McDonald's has hatched a plan to convince middle schoolers and high school students that its food — which has been proven to be full of unhealthy ingredients — is a good, wholesome choice for lunch. According to the Lunch Tray, the corporation created a documentary that "promotes the McDonald's brand so aggressively," it is essentially an infomercial for the chain. McDonald's struggling sales as of late are due in part to the chain's reputation as a greasy beacon of cheap, low-quality junk food. While the company continues to try to fool the world into believing it serves healthy options (see: "artisan" sandwiches that no one thinks are actually artisan), it hopes convincing impressionable young minds the food is nutritious — and a possible weight loss tool — could change its image and profits.
Called 540 Meals: Choices Make the Difference, the documentary covers an experiment conducted two years ago by Iowa science teacher John Cisna. He set out to discredit the famed documentary Supersize Me and ate three meals a day at McDonald's for 90 days straight. Cisna — who restricted himself to 2,000 calories per day and added in 45 minutes of exercise four to five days a week — lost 37 pounds over the course of the experiment.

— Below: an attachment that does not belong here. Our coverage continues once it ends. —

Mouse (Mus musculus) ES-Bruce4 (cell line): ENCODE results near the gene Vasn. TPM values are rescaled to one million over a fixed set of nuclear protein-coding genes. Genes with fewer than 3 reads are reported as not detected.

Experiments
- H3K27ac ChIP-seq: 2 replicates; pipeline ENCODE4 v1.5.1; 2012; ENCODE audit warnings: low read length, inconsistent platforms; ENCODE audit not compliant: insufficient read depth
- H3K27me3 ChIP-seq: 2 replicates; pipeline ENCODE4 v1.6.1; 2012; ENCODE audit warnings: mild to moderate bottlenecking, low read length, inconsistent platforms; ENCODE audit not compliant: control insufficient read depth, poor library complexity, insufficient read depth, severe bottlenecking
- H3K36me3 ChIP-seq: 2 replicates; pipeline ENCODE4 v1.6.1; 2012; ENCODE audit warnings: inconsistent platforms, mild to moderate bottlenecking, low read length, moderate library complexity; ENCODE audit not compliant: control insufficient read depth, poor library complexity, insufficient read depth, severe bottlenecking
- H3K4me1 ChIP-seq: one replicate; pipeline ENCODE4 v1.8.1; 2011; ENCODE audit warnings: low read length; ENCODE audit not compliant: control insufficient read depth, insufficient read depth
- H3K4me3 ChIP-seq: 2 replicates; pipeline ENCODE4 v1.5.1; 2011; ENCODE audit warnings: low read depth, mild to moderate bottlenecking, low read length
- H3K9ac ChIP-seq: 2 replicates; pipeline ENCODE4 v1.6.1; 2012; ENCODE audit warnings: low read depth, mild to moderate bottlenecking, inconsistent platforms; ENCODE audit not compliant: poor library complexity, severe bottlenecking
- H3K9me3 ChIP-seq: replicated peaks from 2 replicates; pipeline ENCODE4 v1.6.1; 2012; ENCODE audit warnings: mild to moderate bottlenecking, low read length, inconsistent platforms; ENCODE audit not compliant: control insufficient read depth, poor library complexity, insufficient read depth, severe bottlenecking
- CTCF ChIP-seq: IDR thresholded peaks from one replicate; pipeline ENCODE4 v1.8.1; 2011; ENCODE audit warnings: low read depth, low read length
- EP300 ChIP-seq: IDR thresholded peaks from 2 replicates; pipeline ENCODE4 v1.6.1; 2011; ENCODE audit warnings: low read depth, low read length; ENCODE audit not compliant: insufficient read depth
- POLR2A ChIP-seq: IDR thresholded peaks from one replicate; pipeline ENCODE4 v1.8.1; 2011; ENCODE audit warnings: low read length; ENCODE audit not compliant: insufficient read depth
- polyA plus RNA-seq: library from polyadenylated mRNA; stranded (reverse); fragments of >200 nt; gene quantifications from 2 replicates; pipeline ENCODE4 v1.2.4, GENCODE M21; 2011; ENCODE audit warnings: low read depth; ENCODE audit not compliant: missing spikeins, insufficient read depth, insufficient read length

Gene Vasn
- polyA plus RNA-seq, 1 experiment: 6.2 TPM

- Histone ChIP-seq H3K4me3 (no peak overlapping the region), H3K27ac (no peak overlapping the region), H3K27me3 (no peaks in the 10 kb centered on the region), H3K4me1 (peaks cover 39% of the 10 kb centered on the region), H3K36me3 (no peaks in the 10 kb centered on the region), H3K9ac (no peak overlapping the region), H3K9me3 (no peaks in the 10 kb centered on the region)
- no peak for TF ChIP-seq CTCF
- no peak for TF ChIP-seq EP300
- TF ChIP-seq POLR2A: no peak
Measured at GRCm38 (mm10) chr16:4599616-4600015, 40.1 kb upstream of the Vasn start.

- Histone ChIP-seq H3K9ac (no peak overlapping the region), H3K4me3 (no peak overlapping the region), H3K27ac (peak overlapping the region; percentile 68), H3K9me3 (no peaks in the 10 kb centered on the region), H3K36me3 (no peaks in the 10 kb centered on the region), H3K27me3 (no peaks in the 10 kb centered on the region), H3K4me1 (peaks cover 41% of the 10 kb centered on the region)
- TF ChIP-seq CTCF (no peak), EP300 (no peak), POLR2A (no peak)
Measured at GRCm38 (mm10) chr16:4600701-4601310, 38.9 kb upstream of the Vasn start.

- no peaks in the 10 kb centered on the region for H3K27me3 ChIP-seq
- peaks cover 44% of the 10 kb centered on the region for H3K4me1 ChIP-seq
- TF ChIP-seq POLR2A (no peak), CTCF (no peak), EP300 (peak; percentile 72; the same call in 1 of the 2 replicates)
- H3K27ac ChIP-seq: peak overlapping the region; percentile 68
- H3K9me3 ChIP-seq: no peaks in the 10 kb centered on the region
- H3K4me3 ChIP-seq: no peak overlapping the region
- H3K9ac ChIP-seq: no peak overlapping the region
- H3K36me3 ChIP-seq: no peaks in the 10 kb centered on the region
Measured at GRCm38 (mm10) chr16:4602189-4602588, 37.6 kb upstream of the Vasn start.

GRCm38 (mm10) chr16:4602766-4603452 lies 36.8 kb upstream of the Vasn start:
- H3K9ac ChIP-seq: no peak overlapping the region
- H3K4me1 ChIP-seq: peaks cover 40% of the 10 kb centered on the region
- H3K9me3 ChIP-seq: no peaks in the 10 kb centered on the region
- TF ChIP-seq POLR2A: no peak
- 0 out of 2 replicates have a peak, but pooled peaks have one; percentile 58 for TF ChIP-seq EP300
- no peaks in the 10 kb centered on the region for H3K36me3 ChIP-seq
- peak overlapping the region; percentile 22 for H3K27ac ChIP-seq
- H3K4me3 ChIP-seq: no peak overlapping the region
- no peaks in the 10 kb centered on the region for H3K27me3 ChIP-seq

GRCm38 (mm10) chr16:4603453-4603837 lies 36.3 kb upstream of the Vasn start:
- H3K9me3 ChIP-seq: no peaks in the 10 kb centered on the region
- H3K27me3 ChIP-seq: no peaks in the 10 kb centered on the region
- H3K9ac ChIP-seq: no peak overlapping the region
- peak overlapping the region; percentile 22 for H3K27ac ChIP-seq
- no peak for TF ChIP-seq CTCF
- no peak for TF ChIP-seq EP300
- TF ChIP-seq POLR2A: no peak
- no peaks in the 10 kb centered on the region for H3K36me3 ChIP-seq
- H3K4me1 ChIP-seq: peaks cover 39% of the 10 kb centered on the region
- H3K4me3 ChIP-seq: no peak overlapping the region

The documentary focuses on how Cisna involved his students in the experiment, alleging that the project was their idea. However, the Lunch Tray points out that in his self-published book about the project, Cisna writes that he came up with the idea after having dinner with a friend, who also happens to be a McDonald's franchisee. (The friend allegedly provided all the food.)
The documentary itself features upbeat music and cutesy animations with Cisna dropping wholesome soundbites about how the experiment was really for the kids and not for his personal gain: "This experiment wasn't about McDonald's, this experiment wasn't about me, this experiment was about teaching kids to use critical skills in making proper choices."
Cisna now works as a paid brand ambassador for McDonald's, where he travels around the country promoting the chain to middle and high schoolers, as well as students studying dietetics. There's even a teacher's discussion guide, created by the chain, to go with the documentary, but it fails to include any questions about actual nutrition. Eater has reached out to Cisna, McDonald's, and some of the schools for comment. You can watch the movie in full below: